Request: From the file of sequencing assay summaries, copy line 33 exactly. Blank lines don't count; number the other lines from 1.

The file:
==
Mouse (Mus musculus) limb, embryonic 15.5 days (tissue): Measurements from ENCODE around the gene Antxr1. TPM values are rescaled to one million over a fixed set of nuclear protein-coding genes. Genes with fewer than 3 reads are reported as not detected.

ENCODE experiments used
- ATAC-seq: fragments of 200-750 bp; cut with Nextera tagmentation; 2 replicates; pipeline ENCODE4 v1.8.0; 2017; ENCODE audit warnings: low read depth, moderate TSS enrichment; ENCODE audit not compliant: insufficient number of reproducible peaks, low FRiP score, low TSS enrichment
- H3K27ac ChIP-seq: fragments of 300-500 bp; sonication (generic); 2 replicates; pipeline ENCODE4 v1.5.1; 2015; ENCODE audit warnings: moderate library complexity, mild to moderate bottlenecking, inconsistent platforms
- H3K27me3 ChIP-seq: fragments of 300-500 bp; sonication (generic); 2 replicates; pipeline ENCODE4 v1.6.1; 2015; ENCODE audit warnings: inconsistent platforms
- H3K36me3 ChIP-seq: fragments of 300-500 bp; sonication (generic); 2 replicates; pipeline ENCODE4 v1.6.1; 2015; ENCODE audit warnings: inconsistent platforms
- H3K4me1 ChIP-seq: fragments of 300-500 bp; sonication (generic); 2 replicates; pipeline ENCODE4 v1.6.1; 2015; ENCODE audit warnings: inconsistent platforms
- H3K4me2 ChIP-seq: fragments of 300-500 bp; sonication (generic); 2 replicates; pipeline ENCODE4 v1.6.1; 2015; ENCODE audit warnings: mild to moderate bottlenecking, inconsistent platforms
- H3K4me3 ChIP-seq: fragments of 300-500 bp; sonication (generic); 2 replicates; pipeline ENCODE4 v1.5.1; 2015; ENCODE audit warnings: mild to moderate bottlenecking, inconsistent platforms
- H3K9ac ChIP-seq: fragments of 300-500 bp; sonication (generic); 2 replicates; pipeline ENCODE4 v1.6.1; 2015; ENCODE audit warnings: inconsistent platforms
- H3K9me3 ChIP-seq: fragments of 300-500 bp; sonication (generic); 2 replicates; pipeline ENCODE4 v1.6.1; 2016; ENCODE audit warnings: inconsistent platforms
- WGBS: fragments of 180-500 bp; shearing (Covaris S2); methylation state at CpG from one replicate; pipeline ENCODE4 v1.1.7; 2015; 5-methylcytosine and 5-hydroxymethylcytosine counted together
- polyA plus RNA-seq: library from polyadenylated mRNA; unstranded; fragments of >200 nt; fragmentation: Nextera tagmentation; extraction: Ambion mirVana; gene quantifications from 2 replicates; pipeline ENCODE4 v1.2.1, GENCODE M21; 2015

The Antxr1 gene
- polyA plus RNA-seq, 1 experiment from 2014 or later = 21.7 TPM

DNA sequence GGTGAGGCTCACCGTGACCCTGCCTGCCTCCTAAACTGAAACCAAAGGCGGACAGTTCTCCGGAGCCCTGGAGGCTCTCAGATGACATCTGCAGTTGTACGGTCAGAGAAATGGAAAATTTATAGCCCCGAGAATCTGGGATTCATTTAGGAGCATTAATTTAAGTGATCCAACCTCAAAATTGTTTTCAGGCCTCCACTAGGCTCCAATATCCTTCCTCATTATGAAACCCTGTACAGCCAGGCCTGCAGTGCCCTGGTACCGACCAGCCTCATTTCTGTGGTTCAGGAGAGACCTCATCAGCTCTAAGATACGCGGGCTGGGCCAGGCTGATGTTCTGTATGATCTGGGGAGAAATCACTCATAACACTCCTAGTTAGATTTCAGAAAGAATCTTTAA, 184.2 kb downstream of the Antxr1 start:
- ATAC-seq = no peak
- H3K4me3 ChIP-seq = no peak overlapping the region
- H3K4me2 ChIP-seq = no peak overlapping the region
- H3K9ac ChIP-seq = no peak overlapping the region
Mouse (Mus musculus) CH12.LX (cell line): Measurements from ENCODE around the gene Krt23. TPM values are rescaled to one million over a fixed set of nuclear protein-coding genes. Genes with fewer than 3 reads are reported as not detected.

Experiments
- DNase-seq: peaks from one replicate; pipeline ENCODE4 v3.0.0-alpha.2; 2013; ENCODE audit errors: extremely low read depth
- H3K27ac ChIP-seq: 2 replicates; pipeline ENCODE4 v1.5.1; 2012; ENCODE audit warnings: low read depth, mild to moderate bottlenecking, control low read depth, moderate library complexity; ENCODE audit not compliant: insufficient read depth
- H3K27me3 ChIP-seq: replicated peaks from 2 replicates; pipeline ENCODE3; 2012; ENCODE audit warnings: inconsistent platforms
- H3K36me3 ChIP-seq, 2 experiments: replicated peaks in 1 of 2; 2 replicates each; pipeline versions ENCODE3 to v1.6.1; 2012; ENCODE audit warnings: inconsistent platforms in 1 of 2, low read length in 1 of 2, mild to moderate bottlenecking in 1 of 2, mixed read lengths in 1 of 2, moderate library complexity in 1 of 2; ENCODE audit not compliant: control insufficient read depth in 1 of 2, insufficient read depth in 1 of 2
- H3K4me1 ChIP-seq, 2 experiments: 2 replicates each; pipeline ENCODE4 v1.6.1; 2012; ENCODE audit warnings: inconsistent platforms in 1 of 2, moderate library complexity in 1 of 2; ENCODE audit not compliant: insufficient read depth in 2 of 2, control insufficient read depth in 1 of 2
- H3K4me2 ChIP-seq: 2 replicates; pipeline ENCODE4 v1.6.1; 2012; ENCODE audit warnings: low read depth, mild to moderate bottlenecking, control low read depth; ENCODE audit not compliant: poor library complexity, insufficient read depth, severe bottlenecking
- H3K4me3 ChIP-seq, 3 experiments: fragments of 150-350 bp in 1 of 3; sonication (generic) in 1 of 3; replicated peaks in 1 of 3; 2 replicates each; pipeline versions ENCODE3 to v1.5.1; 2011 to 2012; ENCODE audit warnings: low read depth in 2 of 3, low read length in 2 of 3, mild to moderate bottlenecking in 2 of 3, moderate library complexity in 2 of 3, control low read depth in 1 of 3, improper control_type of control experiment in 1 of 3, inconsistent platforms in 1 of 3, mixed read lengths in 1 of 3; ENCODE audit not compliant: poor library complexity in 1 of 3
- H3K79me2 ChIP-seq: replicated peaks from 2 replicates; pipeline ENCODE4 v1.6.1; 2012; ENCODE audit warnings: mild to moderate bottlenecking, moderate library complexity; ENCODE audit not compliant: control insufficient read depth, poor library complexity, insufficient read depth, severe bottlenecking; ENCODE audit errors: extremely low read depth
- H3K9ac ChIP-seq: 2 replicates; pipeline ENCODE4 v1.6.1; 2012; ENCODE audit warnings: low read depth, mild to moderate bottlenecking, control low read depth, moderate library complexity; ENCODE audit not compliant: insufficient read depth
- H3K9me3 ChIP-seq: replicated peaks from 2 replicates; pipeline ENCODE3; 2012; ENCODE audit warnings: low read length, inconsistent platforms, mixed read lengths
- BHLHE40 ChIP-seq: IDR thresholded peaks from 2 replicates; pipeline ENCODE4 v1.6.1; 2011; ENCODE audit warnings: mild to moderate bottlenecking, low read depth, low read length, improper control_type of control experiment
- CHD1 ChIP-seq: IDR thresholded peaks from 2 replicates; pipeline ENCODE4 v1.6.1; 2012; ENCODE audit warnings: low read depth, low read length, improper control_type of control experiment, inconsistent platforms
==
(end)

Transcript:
- BHLHE40 ChIP-seq: IDR thresholded peaks from 2 replicates; pipeline ENCODE4 v1.6.1; 2011; ENCODE audit warnings: mild to moderate bottlenecking, low read depth, low read length, improper control_type of control experiment